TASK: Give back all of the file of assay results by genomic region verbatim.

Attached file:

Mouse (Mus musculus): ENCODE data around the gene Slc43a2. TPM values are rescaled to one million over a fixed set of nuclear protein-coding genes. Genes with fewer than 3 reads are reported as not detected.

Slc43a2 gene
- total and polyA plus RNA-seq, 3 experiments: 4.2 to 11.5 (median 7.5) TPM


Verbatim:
Mouse (Mus musculus): ENCODE data around the gene Slc43a2. TPM values are rescaled to one million over a fixed set of nuclear protein-coding genes. Genes with fewer than 3 reads are reported as not detected.

Slc43a2 gene
- total and polyA plus RNA-seq, 3 experiments: 4.2 to 11.5 (median 7.5) TPM